Documents making the case for holding U.S. Attorney General Eric Holder in contempt of Congress were sent to congressional oversight committee members on Thursday.
The documents citing Holder's "refusal" to cooperate in an investigation of the ill-fated Fast and Furious gun-running operation were sent to every member of the House Oversight and Government Reform Committee.
Republican Rep. Darrell Issa has circulated a 64-page draft contempt order against Holder along with a 17-page letter briefing every member of the House Oversight and Government Reform Committee on the controversial and failed gun-running operation dubbed Fast and Furious, according to a Fox News report.
"Operation Fast and Furious' outrageous tactics, the Justice Department's refusal to fully cooperate with the investigation and efforts to smear and retaliate against whistleblowers have tainted the institutional integrity of the Justice Department," Issa wrote.
A stonewalling Holder "has yet to provide a single document for 12 out of the 22 categories contained in the subpoena schedule," according to the letter.
Under Holder, U.S. officials had used the Fast and Furious program to "walk" firearms across the U.S.-Mexico border as part of an extensive anti-gunrunning probe. After the government lost track of a large portion of nearly 2,000 weapons, many of the firearms turned up at crime scenes on both sides of the border. One weapon was found at the homicide crime scene of murdered Border Patrol Agent Brian Terry.
Issa’s letter notes that "only 567 from the operation have been recovered," which means over 1200 guns remain unaccounted for.
Issa’s communications do not mean the committee is currently citing Holder or holding the attorney general in contempt; however, the documents make the case for citing Holder with contempt should committee members decide to vote on the matter. Because of the approaching U.S. elections, the Holder scandal could become even more politically charged because President Obama has voiced his full support of the attorney general he appointed at the outset of his administration.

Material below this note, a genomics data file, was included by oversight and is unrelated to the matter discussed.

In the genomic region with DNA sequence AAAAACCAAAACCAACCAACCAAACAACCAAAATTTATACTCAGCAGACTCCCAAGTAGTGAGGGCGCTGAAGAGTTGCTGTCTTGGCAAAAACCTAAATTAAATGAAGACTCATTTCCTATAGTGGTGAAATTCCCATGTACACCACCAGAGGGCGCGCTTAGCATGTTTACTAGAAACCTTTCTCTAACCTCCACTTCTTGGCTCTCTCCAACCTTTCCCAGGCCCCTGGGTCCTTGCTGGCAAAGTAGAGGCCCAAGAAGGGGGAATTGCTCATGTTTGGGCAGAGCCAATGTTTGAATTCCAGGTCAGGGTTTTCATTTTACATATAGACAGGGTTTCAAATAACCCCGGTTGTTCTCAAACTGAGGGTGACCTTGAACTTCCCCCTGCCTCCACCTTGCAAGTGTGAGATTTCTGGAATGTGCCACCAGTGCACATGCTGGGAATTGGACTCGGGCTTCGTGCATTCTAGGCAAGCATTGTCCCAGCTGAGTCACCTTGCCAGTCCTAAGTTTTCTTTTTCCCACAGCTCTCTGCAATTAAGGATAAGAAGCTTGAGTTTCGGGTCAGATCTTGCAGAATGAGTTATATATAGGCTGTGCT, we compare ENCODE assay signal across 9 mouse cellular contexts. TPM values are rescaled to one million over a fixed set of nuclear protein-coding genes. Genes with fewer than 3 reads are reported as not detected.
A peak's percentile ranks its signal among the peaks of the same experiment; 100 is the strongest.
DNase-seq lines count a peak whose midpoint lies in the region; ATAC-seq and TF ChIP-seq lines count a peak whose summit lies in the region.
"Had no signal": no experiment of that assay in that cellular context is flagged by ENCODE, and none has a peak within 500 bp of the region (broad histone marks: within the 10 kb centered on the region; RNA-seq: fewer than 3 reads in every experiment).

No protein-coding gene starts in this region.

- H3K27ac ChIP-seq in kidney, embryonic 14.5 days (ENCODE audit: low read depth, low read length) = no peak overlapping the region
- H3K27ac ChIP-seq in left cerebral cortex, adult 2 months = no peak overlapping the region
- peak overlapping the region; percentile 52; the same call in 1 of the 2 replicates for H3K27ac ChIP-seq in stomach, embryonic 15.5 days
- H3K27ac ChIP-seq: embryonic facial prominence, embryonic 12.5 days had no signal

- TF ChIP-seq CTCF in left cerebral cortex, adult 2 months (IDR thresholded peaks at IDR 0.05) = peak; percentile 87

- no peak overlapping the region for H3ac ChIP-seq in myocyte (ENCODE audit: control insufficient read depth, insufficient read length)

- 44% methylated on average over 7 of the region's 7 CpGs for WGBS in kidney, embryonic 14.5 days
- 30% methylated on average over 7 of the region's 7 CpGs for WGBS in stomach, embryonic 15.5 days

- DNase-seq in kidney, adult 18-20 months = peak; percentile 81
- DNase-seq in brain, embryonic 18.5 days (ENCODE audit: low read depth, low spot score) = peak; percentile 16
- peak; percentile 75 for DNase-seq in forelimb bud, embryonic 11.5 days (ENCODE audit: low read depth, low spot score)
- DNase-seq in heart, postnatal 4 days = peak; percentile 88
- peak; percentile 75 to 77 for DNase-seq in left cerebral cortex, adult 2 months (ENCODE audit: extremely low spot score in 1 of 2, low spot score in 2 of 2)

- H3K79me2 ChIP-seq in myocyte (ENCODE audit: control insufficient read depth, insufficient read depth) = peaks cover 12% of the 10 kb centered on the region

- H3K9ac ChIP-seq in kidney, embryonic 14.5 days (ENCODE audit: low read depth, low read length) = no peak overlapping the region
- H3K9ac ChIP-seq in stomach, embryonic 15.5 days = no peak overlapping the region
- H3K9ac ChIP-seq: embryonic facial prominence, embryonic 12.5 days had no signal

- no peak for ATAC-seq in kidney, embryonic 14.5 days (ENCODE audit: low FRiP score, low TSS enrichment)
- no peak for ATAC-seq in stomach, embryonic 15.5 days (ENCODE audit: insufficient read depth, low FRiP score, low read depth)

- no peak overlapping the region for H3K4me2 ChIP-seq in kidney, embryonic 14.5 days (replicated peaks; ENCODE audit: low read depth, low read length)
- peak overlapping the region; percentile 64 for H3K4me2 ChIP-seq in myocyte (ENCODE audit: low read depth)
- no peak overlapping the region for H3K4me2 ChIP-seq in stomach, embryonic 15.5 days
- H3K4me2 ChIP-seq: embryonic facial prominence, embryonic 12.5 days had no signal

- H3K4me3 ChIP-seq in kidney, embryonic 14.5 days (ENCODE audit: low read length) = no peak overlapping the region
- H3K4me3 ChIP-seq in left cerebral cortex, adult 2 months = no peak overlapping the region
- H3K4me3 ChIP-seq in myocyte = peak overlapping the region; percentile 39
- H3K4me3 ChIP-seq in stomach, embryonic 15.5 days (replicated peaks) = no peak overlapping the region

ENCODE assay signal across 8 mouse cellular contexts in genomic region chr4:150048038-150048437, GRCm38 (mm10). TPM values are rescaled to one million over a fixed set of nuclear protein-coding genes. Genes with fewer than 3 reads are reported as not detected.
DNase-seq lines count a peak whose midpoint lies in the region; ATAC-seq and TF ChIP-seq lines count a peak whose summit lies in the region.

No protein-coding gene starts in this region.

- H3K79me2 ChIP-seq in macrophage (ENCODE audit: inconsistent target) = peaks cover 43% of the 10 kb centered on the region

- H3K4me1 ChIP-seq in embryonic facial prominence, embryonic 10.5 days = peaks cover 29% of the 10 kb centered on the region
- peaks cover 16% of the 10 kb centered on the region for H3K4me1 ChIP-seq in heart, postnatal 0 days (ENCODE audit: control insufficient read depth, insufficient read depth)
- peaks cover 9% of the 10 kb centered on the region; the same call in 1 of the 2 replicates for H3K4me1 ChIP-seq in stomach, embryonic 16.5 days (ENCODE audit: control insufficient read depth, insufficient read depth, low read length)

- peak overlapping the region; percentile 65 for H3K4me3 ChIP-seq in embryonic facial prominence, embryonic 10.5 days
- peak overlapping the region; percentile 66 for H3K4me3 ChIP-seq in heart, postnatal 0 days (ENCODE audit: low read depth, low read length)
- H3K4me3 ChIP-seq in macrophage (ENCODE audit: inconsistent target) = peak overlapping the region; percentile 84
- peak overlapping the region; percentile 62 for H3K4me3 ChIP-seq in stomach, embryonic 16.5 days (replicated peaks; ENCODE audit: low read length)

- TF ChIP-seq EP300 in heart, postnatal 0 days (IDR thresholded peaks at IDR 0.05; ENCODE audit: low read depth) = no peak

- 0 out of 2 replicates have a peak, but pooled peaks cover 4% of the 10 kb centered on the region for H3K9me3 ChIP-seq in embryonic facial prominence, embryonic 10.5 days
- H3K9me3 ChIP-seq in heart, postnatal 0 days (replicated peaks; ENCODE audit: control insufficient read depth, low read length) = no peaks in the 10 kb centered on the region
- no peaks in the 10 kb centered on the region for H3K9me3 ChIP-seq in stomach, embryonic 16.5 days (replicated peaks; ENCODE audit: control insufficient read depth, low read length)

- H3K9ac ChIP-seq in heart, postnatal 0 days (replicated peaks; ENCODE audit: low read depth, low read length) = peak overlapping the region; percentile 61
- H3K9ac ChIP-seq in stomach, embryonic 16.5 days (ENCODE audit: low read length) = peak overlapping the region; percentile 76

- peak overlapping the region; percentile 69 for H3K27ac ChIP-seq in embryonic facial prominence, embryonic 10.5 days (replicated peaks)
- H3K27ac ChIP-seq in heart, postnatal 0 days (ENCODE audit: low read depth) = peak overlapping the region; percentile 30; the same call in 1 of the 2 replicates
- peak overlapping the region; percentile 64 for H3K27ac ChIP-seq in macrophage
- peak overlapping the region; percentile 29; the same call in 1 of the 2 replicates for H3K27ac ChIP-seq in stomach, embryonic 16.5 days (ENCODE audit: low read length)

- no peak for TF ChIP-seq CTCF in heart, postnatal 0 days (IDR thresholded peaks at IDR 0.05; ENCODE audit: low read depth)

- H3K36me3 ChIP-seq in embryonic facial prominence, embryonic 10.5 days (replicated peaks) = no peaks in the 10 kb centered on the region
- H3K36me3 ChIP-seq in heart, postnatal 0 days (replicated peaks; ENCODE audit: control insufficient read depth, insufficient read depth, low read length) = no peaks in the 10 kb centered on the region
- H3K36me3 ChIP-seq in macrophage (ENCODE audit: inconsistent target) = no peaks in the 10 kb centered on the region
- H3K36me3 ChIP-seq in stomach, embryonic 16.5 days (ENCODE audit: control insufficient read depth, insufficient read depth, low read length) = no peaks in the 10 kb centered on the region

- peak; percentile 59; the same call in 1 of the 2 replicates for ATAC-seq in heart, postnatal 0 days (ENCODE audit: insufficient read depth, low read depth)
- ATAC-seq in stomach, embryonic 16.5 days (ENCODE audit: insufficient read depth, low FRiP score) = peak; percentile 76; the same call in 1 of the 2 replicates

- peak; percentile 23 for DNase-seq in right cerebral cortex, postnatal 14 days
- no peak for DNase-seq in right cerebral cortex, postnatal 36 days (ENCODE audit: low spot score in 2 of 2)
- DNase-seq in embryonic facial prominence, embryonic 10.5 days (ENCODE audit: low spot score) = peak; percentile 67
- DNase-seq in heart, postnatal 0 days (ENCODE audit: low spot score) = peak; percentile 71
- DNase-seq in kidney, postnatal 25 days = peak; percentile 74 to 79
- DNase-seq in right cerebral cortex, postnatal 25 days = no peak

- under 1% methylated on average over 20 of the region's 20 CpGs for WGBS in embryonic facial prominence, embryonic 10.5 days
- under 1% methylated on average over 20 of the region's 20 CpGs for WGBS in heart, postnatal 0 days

For his part, Holder has testified before Congress and furnished thousands of documents that answer few questions regarding his role or the role of any high-ranking members of the Justice Department in the failed gun-running operation. The Justice Department, which is responsible for overseeing such operations, has denied claims that Holder or that office has been uncooperative with the congressional investigation and listed the number of briefings and congressional hearings Holder has attended on Operation Fast and Furious and how many related documents have been submitted by his office.
On behalf of Holder, Assistant Attorney General Ronald Weich recently responded, "We intend to continue our rolling production schedule until we have accommodated the Committee's information needs to the fullest extent possible."
The draft order underscores the need for the oversight committee to understand several key issues about the deadly operation that has put guns into the hands of violent criminals on both sides of the border: who among the department's top brass should have known about the "reckless tactics" in Fast and Furious; how department leaders ended up figuring out the program was a bad idea; and how a special task force "failed" to share information that could have “supposedly” led to key gun-trafficking arrests.